I was asked for my philosophy on life and it always pays to reflect on it and hold it up to scrutiny. How else can transformation take place?
I have studied many of the different spiritual traditions (and most psychological theories) that we can all enjoy. I have learnt much and have so much more to learn. I do understand that none are perfect, but also that as humans, comprising of mind, body and spirit (the X-factor), we are formed of certain preferences, patterns and way of understanding the world (archetypes). Some call them habits.
Our ancestry, parents and learning re-enforce those preferences. They are universal patterns and yet at the same time have been honed, by our upbringing to become personal patterns – I guess that is what makes us unique.
Being from the West I grew up (there is no right or wrong judgement in this) with a Christian influence. In Catholicism, this includes age old ancient rites and rituals, pre dating Jesus, which still form part of our ways and reflect the universal archetypes.
For me, if we want to learn, to adapt, develop and transform those patterns that don’t seem to work, it pays to know where our secure base or starting point is or was. It seems much grief comes from trying to deny it rather than work with it.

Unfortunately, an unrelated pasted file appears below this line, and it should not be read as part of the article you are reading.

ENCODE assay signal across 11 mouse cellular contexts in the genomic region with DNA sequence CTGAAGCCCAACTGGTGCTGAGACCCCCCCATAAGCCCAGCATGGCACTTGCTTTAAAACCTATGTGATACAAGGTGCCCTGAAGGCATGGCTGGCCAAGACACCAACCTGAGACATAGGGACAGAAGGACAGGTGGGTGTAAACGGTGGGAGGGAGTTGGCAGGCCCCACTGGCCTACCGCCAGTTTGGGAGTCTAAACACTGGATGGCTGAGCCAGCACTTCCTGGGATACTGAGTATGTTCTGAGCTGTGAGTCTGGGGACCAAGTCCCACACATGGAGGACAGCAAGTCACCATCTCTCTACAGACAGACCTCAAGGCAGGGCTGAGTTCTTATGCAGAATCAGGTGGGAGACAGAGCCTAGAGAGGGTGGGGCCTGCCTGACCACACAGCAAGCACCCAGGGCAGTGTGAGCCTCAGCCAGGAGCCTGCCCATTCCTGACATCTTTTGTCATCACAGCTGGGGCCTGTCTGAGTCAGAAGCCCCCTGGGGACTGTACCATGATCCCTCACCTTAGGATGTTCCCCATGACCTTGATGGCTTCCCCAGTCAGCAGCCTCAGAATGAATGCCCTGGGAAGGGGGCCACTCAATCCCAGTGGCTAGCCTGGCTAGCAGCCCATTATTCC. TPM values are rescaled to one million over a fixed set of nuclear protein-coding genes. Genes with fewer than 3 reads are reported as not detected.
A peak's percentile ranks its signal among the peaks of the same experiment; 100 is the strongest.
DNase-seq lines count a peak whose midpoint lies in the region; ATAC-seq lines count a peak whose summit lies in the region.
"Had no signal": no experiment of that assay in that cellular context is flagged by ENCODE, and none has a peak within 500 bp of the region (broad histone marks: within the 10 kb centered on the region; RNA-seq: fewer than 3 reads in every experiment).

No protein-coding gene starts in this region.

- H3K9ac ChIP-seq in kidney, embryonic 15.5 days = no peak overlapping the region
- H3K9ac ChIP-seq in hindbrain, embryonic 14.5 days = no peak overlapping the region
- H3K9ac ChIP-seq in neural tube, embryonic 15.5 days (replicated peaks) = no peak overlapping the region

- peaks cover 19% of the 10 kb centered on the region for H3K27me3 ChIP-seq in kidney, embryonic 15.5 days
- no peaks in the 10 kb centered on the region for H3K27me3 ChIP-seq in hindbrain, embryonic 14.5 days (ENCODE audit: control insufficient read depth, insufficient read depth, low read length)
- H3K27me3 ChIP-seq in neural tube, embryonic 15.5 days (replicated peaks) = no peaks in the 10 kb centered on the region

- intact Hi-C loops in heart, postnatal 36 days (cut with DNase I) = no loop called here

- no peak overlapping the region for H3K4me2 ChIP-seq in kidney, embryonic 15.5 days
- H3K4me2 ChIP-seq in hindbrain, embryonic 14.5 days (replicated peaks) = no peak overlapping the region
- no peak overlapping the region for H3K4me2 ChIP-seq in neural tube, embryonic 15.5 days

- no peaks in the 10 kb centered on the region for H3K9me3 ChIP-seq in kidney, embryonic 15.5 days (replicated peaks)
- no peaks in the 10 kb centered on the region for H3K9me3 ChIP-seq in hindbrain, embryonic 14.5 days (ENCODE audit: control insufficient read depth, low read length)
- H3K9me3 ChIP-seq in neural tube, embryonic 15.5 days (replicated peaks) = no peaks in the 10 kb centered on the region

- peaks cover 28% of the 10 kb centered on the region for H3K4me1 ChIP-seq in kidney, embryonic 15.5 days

This was my start:
My father studied at the St Xavier Seminary in Cape Town, which follows the spirituality of St Ignatius, the wounded warrior healer. Before he completed his studies he left to be an active member of the South African Communist Party in the early 1950’s, fighting oppression.
He taught me to see God in our everyday world, showing me that if God is active in all things so should we be, in service to that world, making decisions with discernment through the guidance of our own inner world. This is taking responsibility.
God, he taught me as well as being all about and universal, is personal and always close, here and now – and within. Intelligence, he explained is about living with paradox. Some things are simply a mystery and it is healthy not to have to control or know everything, but still be able to act.
He showed me that my decisions and actions should be guided in constant communion with my God. This has become known to me as IGGSY (my Inner Guidance System). At school, the ‘Sisters of Our Lady’ taught that this was my Guardian Angel.
These Nuns live by the Spirit of St Ignatius too.
Neither my father nor the Nuns ever taught me once that God was male – just that it is ever present (like a father), active in this world (as in the body of Jesus the Son) and an all pervading energy (called Holy Spirit).
For me the male naming simply was a metaphor and I personally experienced (indeed still do) IGGSY as delightfully feminine and mothering, because that is what I lacked as young boy!
Besides I was taught the God the Father, Son and Holy Spirit were begat through Mary, so the power base was clear to me! In times of distress I did and still call to her for guidance and support. I knew that male and female made the world grew, who could sensibly doubt it? I never knew that made me a ‘liberal catholic’.